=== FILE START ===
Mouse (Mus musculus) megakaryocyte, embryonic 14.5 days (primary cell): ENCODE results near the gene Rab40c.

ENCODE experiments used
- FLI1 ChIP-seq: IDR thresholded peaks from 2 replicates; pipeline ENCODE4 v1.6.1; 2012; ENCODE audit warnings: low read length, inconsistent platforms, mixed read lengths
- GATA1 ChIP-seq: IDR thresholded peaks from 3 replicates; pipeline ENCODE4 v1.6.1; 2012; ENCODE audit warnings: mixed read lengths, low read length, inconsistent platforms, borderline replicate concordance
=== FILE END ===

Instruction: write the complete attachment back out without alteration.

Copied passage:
Mouse (Mus musculus) megakaryocyte, embryonic 14.5 days (primary cell): ENCODE results near the gene Rab40c.

ENCODE experiments used
- FLI1 ChIP-seq: IDR thresholded peaks from 2 replicates; pipeline ENCODE4 v1.6.1; 2012; ENCODE audit warnings: low read length, inconsistent platforms, mixed read lengths
- GATA1 ChIP-seq: IDR thresholded peaks from 3 replicates; pipeline ENCODE4 v1.6.1; 2012; ENCODE audit warnings: mixed read lengths, low read length, inconsistent platforms, borderline replicate concordance